Wednesday, January 27, 2010

Johnny Ten Bones, Johnny, Johnny Ten Bones...

An afternoon of existentialist, tragi-comic, children's theater...

Jeffrey and I had an almost indescribable experience on Saturday. We had the privilege of seeing Brain Surgeon Theater's vibrant and astoundingly energetic production of Johnny Ten Bones (which is part of Chicago's twenty-first annual Rhinofest at Prop Theatre.

Brain Surgeon Theater is a theater company like no other. They create original ensemble-based plays, rock musicals, dance shows, and other performance events that confuse, excite, and usually bring the audience uncomfortably close to wetting their pants from laughter. They work with artists from all backgrounds, including children, who, as they say, "wish to collaborate on highly unusual pieces with strong stories and strong actor-generated character work."

Gwen Tulin, the artistic director of Brain Surgeon, and I went to school together at Brandeis University just outside of Boston. She is...unique. I've worked with her as a director twice now. The first was in a production of CAVES!, Gwen's senior thesis, which was often referred to as the best, and yet most confusing production that the school had ever seen (CAVES! was later presented as part of their first season in Chicago, and featured Jeffrey as Professor Nerdwollap). The second, and much more recent was in Brain Surgeon's Two Evenings of Summer Dance in which I was asked to wear a set of pajamas that were sized women's medium. I am a men's large. Though the production made some serious bank, I think the real reason that the company put it up was because they had never done anything like that before and Gwen thought it would be hysterical. It was.
Anyways, back to the production...

Johnny Ten Bones was first produced by Brain Surgeon Theater in May of 2008. After a very successful initial run, the company decided to remount it this year for Rhinofest. The story leads us through a montage of dreams and nightmares, apparently based on the real nocturnal musings of the cast. We are introduced to a secret underground world ruled over and manipulated by a tortured little boy named Johnny.

Though conceived by the cast of the original production, the script was penned by one of the newest members of the Ruckus family, Mr. Aaron Dean. Now, it is possible that my opinion may be slighty tainted by my admiration of him, but I'm gonna say it anyway. The script is wonderful. In this unapologetic, frightening tale, Dean manages to splice the feel of The Donna Reed Show with A Nightmare on Elm Street. Once you add in Tulin's music which is at once comedic and eerily haunting, you have a fantastic night of theater.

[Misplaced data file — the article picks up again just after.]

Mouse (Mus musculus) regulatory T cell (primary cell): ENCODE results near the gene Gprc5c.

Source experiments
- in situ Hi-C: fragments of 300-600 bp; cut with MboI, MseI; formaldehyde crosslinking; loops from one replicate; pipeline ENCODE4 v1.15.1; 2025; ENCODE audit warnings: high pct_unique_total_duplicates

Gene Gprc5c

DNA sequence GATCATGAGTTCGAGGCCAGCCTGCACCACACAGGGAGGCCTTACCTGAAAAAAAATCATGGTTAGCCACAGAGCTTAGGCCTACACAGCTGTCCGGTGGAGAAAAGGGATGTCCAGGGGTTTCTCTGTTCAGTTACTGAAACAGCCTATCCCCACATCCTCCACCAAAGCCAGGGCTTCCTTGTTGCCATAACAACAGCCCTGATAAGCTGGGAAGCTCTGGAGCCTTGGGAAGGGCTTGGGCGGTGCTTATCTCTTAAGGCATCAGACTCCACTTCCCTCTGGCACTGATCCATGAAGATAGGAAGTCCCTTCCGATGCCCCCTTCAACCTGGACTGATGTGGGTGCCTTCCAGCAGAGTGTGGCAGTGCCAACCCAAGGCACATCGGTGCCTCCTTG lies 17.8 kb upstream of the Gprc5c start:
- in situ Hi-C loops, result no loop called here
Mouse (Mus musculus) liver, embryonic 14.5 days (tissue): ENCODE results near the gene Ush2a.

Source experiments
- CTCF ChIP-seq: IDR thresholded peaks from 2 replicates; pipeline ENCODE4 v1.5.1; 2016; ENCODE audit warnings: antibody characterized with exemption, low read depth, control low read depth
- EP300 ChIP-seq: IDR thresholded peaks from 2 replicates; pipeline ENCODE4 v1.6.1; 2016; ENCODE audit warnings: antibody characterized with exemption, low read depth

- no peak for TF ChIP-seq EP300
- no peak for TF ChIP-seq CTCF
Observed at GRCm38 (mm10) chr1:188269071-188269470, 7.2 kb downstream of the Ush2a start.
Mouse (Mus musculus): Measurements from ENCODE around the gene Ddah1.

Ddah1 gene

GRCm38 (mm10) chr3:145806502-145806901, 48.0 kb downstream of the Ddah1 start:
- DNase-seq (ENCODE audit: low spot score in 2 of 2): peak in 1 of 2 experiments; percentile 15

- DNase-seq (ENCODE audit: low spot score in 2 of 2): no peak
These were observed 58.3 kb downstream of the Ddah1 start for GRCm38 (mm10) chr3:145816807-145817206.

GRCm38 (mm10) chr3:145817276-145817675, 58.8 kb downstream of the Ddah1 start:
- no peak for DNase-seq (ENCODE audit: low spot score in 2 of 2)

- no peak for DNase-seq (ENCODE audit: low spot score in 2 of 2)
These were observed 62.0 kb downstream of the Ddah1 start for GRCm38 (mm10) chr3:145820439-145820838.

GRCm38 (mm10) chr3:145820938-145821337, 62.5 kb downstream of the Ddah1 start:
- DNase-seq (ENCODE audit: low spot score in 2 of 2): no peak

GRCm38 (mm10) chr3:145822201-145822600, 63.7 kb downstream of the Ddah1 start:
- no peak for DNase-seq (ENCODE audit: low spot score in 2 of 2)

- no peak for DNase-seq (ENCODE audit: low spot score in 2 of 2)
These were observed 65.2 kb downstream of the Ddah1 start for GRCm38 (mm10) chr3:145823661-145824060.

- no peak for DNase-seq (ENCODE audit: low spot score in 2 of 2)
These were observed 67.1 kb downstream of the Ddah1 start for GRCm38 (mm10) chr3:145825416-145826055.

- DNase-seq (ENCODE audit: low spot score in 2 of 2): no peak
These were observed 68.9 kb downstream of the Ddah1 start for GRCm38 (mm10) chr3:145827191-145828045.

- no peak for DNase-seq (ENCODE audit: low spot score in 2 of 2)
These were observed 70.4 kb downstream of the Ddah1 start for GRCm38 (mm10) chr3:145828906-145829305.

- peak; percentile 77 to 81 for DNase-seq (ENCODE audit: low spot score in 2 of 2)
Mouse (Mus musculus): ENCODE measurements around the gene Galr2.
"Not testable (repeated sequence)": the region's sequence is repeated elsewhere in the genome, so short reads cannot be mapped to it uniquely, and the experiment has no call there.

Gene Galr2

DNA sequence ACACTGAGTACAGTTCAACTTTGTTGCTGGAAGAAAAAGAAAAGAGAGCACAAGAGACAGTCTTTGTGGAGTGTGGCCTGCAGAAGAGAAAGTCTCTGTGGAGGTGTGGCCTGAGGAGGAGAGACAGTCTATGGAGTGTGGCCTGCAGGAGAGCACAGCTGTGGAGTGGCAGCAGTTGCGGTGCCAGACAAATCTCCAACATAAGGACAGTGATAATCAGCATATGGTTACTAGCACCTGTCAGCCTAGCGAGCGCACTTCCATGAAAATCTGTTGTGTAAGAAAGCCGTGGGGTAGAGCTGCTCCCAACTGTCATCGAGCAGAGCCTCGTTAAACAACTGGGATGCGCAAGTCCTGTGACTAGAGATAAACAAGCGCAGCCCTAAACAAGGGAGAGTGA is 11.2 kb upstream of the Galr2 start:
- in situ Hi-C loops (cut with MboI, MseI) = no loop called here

The best part: this production is scary. I firmly believe that art should expose people, including children, to a wide range of experiences and emotions. This includes fear. Bravo to Brain Surgeon for having the guts to put nightmares on stage and invite kids of all ages.

Johnny Ten Bones features actors Chase McCurdy, David Weiss, Henry Barrett, Katie Canavan (from The Ruckus' Heist Play), Layla Kornota, Lily Moore, Liz Ladach-Bark, Maureen Allen, Ulana Coutts and Ethan Link (as the terrifying Johnny Ten Bones). Though a full set of Ruckus props must go to all of the actors for doing such a superb job with this macabre fairy tale, I must say that the highlight of the evening was Liz Ladach-Bark's belt-tastic "I Go Walking." While sung in a child-like manner, it was a perfect juxtaposition to the action on stage. The moment was well directed and extremely well-acted.

Opening day seemed a little rushed, due to the understandable excitement that comes with it I'm sure. I must say that both Jeffrey and I had a blast. Go see this show. It's good times.

"Eat your heart out Betty Davis!"

Johnny Ten Bones performs at Prop Theater and runs until February 14th at 2pm on Saturdays and Sundays. For more information and tickets click here.

1 comment:

Gwen said...

Thanks for the awesome write-up, guys!!!